From Theme Park Tourist:
As he planned Disneyland, Uncle Walt examined the trash cans of the era. They were mesh cans that had a couple of major design flaws. The first was that a can with holes in it allowed goop to seep out. Yes, gross. The second is arguably worse. A can with holes in it doesn…

On Finding A Four-Leaf Clover

One of the kids is playing soccer this Fall and the practices have started.  So, I have plenty of time to hang out in the clover and look for one of these lucky guys.  The kids were unimpressed when I brought it home to show off.

We Went To The Black Spire Outpost At Star Wars: Galaxy's Edge

Back in April of 2018, I posted this photo of one of our kids celebrating the upcoming Star Wars land at Hollywood Studios.  Go check it out here.  That land is currently open to cast members and will be opened to the public before the end of the month.  But, being "Disney People" (with air quotes), we couldn't wait for that and had to squeeze in a visit to the California version of Galaxy's Edge/Black Spire Outpost/Batuu/Star Wars Land1 during our recent trip to the park.   
And we really liked it.  There's only one ride open (The Falcon) and yes...everything is expensive.

But, the imagineers really did an amazing job on the land.  It certainly feels *immersive* and that seems to be all the rage these days.  Now, we haven't been to Universal Studios to see any of the Harry Potter land(s), but what I've read about it, that word (immersive) comes up over and over.  And, between Pandora in Animal Kingdom and now SWGE, I think that Disney - and imagineering…

Disney Parks Ephemera: Disneyland Map Black Spire Outpost Opening

Documenting this here on the blog as part of my Disney Parks ephemera collection.  This is the Disneyland Park Map from July 2019 when they opened Star Wars: Galaxy's Edge and features a couple of people piloting the Millenium Falcon. 

A little bit over a month ago, I posted the map for Disneyland Park and Disney Studios at Disneyland Paris. This Spring, I posted a photo the map and guide celebrating the 35th anniversary of Tokyo Disneyland and DisneySea.At the beginning of 2019, I posted the Holiday park map for Disney's California Adventure.And one with snowflakes from Disneyland in Anaheim. In 2017, I posted the special Mickey's Not So Scary Halloween Party guide and map from the Magic Kingdom. The first Disney Parks maps that I shared were back in the Spring of 2017 with both guides/maps from Tokyo Disneyland and Tokyo DisneySea.

August Is Mirai Sweet Corn Season

During the Summer months of July and August, you can go to any Jewel or Mariano's or what-have-you and you'll come across sweet corn in a big bin.  On sale, you can sometimes get it for a dime per ear.  And, occasionally, you'll get some really great corn.  But, if you get to one of the handful of Farmer's Markets where they sell Mirai Sweet Corn, you'll be ruined for any of that grocery store stuff.  Mirai Corn is sold by an outfit called Twin Gardens Farm and they sell it in half-dozen bags that you see above.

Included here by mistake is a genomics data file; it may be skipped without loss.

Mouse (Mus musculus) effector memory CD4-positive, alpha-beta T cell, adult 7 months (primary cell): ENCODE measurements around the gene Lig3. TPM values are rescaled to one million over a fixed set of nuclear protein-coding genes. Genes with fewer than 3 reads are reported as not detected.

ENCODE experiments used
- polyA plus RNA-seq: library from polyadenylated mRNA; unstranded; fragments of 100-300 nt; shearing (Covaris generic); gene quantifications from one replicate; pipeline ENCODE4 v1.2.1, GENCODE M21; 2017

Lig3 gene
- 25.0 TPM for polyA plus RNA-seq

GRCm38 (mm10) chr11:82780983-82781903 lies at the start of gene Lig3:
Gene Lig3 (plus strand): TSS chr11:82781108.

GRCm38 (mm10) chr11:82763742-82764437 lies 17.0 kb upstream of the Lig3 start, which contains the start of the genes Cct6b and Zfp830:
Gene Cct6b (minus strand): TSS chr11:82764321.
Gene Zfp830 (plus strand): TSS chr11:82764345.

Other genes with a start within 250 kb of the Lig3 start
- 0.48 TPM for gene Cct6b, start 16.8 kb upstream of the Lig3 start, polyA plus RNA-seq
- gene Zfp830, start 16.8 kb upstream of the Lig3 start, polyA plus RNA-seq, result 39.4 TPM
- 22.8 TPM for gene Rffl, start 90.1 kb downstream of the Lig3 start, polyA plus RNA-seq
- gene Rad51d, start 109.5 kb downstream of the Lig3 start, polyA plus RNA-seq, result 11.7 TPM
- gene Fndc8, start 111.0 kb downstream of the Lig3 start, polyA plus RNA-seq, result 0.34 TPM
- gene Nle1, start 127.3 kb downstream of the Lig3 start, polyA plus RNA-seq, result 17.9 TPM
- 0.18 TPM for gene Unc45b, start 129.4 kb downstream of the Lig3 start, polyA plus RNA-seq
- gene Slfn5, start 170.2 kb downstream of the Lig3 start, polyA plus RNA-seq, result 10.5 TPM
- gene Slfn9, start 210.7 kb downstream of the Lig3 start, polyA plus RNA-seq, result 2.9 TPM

From Twin Garden's site:
Mirai, pronounced ME-rye, was developed in Harvard, Illinois in the early 1990s. Mirai is a hybrid that combines the three main sweet corn genotypes, SE (sugar enhanced), SU(sugary), and SH2(shrunken). Mirai is not genetically modified and was bred naturally by cross pollinating the different sweet corn genes....The seed was first introduced to Japan because they have small farms where much of the work is still done by hand. The…

Backyard Pizza Oven Inspiration - 2019

Over the years, I've posted about my pizza oven dreams.  Backyard pizza oven dreams.  All the way back in 2010, I posted this photo of what I THEN called my "Dream Pizza Oven".  And in 2011, I posted another photo that showed off a little 'roof' out front of an oven that I collected as inspiration.  That's close to ten years ago, so this *dream* has been going on for a while - as far back as our original house in Elmhurst.  But, when we moved, the backyard pizza oven dream didn't die and I even posted about the various locations that I could put it here on the blog.  And that brings me to today and *this* oven that you see above.

I came across it online last week and have revisited the photo a few times now.  To be totally clear, that is NOT my photo above.  You can find the original here

But, let's look at a few things that jump out to me in terms of pizza oven inspiration.  First, the wood storage box.  One of the things that I really like about t…

More Belgian Fence Espaliers At Disneyland

Back in January, I posted a photo showing off a Belgian Fence espalier that I fell in love with during a visit to Disneyland in Anaheim.  During a recent trip to Southern California, we ended up going back to the park and I found that same espalier.  I wanted to see if it had changed at all during the six months since we had seen each other last.   That's it in the photo above during the end of July.  And while there's some thickening-up of the branches, it is mostly the same as we last saw it.  Due to their climate, one would think that there isn't much seasonal differences, right?  They certainly get some growth in Spring and Summer, but Winter dormancy in Los Angeles isn't quite like what it is here in Zone 5B.